The cartoon character, Pogo, was right in his assessment of the human condition when he paraphrased Navy Commodore, William Perry: “We have seen the enemy and he is us!”
So if you and I are going to live a holy lives in this unholy world, we somehow have to defeat this enemy called SELF.
The formula for doing so was demonstrated by the Holy One, Jesus Christ. In His human existence, He was able to overcome sin and temptation and put aside any selfish tendencies to the degree that, even when confronted with the prospect of death, He could say, “Not my will, but yours be done.”
But Jesus also suggested that He provided a way for others to get there as well.
So Christ issued this invitation to His would-be disciples: “And [Jesus] said to all, ‘If anyone would come after me, let him deny himself and take up his cross daily and follow me.’” (Luke 9:23 ESV)
Jesus suggested three actions are needed to defeat self.
1) Denial of Self
“Let him deny himself…” (or herself)
The verb translated “deny” is the same one used to describe what Peter did on the night before the Lord’s death.
Jesus: “You will deny three times that you even know me.” (Luke 22:34 NLT)
Peter: “I don’t even know him!” (Luke 22:47 NLT)
So to deny self is to behave toward self just as Peter did toward Jesus. It is to disclaim or disown all association with ourselves. In particular, it involves renouncing our right to go our own way.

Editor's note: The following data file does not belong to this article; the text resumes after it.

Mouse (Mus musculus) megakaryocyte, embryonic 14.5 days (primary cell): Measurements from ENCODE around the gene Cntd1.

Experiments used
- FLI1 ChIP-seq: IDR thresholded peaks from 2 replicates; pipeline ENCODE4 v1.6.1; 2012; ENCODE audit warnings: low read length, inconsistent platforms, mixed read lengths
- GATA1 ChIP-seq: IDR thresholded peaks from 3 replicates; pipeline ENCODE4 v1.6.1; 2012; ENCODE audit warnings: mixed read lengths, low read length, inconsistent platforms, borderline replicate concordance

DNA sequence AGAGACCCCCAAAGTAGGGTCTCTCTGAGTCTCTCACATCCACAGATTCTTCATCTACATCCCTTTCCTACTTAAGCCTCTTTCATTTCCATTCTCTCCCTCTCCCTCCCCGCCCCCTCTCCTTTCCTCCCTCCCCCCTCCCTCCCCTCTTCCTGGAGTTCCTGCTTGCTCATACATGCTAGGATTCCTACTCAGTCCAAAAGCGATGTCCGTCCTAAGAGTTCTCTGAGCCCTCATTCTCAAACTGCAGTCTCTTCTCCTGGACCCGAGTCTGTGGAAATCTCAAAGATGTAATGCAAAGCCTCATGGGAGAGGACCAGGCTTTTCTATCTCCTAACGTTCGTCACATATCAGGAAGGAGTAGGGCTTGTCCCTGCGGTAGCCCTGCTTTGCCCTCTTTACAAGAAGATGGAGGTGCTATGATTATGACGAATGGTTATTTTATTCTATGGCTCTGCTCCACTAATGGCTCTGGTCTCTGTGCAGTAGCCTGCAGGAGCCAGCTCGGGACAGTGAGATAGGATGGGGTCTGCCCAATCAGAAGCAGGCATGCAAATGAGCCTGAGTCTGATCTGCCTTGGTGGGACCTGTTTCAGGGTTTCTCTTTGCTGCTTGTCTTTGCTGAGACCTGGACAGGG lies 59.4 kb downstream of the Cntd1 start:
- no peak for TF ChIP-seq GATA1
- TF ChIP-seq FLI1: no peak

Biblical scholar C.E.B Cranfield puts it this way: “To deny oneself is to turn away from the idolatry of self-centeredness.”
Self-denial goes against that which comes naturally and what our society teaches. Without question, we live in a “me-first,” “if it feels good do it” sort of world. The way of the world is self-desire. So being sacred or holy (set apart from the world) requires self-denial.
I am a huge fan of the sitcom Seinfeld. In one episode, lovable loser, George, determines that every choice he has ever made in life ended up being the wrong way to go. His friend Jerry suggests that, if that’s true, he should start doing the opposite.
Almost every decision you and I ever make is based on self-preservation, self-fulfillment, and self-determination … and where does that lead? To our ruin.
So to get a different result, we need to do the opposite and deny ourselves and go against our selfish tendencies. By and large, if it feels good, don’t do it. Instead, if it is God’s way, do it!
Self-denial is different from sacrificing someTHING for Christ (like we’d do in Lent). It is giving up someONE (namely, our selves) for Christ. It involves dethroning ourselves and enthroning God as the ruler of our lives. It is detachment from self-interest and attachment to God and His will.
But self-denial is not self-abasement or self-hatred. It is allowing God to be the controlling force in our lives. It’s saying as Jesus did, “Not my will, but yours be done.”
When we take that approach, we’ll have a healthy view of self and proper self-respect and self-love because we’ll realize we are God’s beloved children.
2) Death of Self
“Take up his cross daily.”
This phrase has oftentimes been trivialized. We speak of our arthritic knee or annoying mother-in-law as the cross we must bear. But the cross Jesus spoke of is not a minor irritant. It was a vivid symbol of death and suffering during His time here on earth.